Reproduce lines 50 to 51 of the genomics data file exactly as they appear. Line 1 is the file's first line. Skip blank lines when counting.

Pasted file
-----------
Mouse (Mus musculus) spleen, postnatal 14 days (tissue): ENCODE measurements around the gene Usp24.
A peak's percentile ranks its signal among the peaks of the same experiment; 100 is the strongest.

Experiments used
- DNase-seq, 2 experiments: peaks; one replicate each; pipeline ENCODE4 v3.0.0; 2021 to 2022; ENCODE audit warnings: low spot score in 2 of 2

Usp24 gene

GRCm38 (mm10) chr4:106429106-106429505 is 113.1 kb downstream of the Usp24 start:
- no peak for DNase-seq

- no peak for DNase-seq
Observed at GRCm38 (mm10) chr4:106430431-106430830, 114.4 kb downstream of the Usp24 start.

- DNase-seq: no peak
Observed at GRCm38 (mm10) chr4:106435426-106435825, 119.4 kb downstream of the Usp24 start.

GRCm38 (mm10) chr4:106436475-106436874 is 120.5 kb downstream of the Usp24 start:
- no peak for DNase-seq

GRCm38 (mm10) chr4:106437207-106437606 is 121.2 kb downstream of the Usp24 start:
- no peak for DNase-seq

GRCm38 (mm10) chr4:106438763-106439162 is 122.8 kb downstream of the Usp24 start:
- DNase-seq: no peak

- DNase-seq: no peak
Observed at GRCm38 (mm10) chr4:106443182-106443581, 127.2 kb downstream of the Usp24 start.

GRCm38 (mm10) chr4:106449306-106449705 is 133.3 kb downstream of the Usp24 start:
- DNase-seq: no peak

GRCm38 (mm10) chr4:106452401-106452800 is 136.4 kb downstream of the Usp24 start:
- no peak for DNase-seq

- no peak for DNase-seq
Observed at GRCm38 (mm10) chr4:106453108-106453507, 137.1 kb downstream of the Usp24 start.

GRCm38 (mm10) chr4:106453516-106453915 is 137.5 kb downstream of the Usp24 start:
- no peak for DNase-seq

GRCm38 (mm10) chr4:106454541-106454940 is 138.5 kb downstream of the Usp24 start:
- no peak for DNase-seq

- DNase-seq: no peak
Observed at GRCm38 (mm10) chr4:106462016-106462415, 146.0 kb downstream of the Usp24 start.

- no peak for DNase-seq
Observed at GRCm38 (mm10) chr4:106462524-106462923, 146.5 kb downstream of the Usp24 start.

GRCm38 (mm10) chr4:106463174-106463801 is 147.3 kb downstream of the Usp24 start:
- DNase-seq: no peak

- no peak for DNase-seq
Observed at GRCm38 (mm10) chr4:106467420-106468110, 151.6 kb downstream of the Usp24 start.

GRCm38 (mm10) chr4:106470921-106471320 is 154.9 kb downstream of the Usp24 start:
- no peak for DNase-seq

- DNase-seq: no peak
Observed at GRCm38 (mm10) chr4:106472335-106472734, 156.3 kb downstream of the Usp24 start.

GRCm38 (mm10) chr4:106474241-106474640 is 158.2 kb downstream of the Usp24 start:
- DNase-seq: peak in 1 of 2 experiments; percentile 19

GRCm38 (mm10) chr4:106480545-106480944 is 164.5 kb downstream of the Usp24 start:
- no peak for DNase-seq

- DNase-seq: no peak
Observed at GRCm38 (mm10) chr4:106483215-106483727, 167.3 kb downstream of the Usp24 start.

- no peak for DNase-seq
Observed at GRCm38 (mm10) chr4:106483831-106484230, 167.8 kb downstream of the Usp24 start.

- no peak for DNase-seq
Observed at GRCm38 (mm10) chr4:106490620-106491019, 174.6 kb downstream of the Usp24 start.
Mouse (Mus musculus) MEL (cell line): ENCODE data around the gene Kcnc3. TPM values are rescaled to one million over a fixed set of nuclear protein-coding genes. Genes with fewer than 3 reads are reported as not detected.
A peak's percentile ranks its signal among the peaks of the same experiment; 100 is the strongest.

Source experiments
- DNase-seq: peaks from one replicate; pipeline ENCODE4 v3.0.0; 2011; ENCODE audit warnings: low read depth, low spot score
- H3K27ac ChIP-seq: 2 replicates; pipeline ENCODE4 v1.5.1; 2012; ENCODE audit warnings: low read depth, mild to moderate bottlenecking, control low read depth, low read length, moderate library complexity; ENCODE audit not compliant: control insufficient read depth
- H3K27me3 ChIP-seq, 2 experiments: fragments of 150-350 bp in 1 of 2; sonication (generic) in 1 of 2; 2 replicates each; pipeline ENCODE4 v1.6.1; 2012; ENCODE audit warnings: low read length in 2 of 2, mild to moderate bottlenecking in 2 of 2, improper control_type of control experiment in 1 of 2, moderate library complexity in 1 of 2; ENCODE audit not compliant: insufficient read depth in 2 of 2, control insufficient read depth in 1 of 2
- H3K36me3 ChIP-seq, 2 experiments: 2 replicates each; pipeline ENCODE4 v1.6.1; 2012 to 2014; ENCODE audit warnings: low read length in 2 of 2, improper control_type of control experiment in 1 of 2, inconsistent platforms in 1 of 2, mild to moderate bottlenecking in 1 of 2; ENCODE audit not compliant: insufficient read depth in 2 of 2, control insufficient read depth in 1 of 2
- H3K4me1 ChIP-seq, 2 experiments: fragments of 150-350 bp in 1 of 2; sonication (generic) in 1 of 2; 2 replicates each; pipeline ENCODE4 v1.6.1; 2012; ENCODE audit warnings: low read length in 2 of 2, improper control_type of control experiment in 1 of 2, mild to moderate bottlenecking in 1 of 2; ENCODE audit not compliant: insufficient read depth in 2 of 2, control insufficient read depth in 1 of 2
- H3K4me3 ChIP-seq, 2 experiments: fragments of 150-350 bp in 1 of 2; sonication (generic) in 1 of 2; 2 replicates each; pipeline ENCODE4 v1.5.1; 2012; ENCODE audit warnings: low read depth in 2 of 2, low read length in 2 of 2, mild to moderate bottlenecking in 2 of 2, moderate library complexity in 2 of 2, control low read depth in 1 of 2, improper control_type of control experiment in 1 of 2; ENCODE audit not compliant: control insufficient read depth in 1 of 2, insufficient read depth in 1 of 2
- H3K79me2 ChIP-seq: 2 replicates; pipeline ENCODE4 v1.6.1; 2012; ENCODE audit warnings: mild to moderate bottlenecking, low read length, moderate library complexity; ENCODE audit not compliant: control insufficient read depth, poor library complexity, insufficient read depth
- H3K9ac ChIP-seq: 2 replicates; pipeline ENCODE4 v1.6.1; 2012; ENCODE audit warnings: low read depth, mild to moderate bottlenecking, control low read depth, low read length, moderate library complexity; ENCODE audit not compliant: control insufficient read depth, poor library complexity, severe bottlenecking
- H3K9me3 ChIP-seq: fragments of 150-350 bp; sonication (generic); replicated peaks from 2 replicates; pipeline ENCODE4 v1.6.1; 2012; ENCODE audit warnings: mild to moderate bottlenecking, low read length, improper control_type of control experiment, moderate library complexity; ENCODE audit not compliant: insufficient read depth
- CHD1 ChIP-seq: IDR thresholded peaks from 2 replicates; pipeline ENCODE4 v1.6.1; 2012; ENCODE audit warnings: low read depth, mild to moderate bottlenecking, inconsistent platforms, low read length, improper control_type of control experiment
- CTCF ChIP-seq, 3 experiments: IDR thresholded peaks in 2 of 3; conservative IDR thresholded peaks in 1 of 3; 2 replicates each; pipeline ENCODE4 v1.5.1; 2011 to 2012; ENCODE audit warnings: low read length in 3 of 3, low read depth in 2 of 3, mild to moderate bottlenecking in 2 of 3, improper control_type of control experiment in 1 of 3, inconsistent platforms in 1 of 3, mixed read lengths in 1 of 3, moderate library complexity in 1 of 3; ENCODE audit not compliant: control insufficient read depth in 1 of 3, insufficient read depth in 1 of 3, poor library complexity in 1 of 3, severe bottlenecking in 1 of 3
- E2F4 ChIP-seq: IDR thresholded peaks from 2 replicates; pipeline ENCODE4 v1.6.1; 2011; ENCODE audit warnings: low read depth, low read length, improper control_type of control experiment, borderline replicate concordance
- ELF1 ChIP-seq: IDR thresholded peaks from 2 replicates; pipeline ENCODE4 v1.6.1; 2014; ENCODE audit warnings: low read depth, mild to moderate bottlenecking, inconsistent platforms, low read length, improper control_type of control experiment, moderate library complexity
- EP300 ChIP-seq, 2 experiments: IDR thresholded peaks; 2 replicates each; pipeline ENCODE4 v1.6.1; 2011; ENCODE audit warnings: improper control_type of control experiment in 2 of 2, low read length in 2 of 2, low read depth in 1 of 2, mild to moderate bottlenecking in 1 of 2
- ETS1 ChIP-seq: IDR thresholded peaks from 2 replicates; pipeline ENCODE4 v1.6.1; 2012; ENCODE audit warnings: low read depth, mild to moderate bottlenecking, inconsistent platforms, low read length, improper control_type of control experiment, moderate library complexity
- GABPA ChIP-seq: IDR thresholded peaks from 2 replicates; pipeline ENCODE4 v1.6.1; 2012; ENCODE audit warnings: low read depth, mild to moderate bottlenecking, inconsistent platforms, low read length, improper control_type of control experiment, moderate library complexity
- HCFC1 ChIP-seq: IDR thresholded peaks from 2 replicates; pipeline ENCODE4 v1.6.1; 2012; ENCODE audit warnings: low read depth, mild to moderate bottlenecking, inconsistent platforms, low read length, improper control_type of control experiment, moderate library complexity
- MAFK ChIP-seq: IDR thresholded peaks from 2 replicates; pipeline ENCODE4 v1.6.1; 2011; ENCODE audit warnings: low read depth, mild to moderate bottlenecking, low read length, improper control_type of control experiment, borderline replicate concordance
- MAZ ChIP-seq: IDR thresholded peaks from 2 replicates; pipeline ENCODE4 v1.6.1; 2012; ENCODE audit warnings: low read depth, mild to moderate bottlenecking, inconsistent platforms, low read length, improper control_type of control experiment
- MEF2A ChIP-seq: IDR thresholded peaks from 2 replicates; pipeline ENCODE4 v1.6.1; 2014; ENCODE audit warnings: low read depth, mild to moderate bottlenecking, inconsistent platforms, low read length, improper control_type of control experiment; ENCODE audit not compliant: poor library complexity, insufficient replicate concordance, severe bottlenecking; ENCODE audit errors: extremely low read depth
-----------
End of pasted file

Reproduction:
- no peak for DNase-seq
Observed at GRCm38 (mm10) chr4:106490620-106491019, 174.6 kb downstream of the Usp24 start.